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The latest issue of the Australian Journal of Administrative Law (Volume 28 Part 1) contains the following material:
EDITORIAL – General Editors: Matthew Groves and Greg Weeks
- The State of Our Administrative Law
It is a truth worth universal acknowledgment that the scholar in search for a meta-theory of judicial review of administrative action is in need of a life. The administrative state comprises a diverse range of state actors and regulators, all operating under the specifics of their own governing laws, which are read alongside a set of generic grounds of judicial review. The generic grounds are indeterminate, and the governing law usually gives no indication of the consequences of an administrative breach of its specific requirements. Statutory silence is the norm with regard to these critical issues, but for constitutional reasons, the whole exercise is now theorised as one of “statutory interpretation”. Supplying meaning to statutory text has always involved normative and operational input from the judges themselves. There is nothing new about that, no profound judicial assertion of the power to amend statutory texts to suit their own preferences, and no threat to the survival of the generic principles. Different administrative fields will produce their own inflections of the fit between their governing laws and judicial review’s general principles.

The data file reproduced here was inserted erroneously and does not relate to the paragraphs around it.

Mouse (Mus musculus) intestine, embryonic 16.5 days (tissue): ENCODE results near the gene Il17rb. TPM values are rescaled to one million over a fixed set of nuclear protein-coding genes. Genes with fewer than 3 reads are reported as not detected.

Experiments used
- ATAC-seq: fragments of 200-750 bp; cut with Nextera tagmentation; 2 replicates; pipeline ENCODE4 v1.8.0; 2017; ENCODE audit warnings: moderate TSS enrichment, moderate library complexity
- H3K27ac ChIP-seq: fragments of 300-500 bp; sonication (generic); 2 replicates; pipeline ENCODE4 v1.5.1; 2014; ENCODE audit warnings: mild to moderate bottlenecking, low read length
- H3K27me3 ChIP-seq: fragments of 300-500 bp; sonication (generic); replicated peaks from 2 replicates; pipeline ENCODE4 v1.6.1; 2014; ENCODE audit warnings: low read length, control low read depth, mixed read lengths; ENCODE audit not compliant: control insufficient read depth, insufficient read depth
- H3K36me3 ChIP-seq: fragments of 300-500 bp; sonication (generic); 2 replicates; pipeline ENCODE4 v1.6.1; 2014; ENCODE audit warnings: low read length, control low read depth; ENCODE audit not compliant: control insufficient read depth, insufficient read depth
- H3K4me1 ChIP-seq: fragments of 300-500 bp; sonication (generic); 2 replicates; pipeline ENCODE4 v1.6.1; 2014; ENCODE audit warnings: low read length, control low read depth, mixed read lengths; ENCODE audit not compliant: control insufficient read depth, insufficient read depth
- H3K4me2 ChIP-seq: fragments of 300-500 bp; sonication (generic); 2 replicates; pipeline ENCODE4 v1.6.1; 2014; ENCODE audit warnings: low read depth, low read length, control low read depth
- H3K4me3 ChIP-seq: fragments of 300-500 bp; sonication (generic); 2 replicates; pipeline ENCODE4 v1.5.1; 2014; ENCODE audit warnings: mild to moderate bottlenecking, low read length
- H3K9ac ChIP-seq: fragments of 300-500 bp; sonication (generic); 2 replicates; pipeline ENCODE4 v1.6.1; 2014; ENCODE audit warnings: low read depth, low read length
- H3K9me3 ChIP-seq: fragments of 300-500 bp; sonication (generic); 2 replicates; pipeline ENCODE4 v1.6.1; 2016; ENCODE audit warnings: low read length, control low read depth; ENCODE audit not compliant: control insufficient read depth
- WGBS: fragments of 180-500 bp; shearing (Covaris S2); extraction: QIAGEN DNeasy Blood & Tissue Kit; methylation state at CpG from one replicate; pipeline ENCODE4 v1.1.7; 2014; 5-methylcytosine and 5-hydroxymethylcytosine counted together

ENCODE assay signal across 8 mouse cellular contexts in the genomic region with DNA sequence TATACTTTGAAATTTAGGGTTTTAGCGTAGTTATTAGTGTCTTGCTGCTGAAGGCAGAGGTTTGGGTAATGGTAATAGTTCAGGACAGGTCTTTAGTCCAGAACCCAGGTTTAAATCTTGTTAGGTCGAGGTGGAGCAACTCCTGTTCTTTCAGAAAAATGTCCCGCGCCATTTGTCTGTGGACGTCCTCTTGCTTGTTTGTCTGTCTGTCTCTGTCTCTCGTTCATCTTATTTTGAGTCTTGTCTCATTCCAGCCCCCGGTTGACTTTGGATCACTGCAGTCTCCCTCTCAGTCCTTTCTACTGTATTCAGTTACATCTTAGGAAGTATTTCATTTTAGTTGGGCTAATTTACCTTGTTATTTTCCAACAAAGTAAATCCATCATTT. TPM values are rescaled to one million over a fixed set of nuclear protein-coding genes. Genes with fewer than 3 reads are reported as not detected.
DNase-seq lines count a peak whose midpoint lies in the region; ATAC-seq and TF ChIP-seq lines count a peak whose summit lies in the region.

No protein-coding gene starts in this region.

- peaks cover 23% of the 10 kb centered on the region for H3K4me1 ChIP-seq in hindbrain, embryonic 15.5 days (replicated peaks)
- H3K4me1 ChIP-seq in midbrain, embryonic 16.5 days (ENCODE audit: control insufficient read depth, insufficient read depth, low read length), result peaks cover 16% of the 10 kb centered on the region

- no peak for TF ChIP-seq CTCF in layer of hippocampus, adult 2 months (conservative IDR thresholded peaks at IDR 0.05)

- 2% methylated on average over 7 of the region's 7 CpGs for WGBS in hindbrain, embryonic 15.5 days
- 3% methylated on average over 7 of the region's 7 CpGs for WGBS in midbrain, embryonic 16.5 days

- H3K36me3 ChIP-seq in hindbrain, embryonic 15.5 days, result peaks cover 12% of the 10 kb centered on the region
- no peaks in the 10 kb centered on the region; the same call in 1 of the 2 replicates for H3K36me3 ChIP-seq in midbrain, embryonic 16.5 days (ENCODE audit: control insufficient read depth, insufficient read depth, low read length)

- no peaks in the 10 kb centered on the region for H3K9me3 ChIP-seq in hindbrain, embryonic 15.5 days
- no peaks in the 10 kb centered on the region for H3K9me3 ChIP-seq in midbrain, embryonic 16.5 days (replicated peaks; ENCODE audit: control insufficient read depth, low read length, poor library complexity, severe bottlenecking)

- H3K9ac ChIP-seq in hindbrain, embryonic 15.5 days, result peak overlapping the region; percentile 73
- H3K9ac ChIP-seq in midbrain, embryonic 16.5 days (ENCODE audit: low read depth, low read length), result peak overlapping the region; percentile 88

Peremptory Mandamus in Australian Administrative Law – Christopher Chiam
This article critically evaluates the current role of peremptory mandamus in Australian administrative law. Part I provides an outline of the remedy of mandamus to explain and contextualise peremptory mandamus. Part II explains what peremptory mandamus is, and Part III seeks to explain why it has played a limited role in contemporary administrative law and judicial review. Part IV analyses the High Court decision in Plaintiff S297/2013 v Minister for Immigration and Border Protection [No 2] which is one of the few modern authorities to consider the remedy. It argues that the High Court’s treatment of the remedy in that case is based on an inaccurate account of the remedy’s role and history, and is contrary to principle.
This article examines the framework for delegated legislation under the Legislation Act 2003 (Cth) and recent trends in Executive law-making in times of emergency. The Executive’s reliance on delegated legislation to implement matters of substantive policy with limited parliamentary scrutiny raises serious questions about the constitutional validity of delegated legislation and adequacy of consultation by rule-makers. These issues are explored with reference to recent inquiries conducted by the Senate Standing Committee for the Scrutiny of Delegated Legislation. As the role of delegated legislation continues to evolve and expand, the Parliament must take further measures to strengthen its control and oversight of this type of legislation.
BOOK REVIEW – Editor: Dr Janina Boughey
- Measuring Accountability in Public Governance Regimes, by Ellen Rock – Reviewed by Robin Creyke
For the PDF version of the table of contents, click here: AJ Admin L Vol 28 No 1 Contents.
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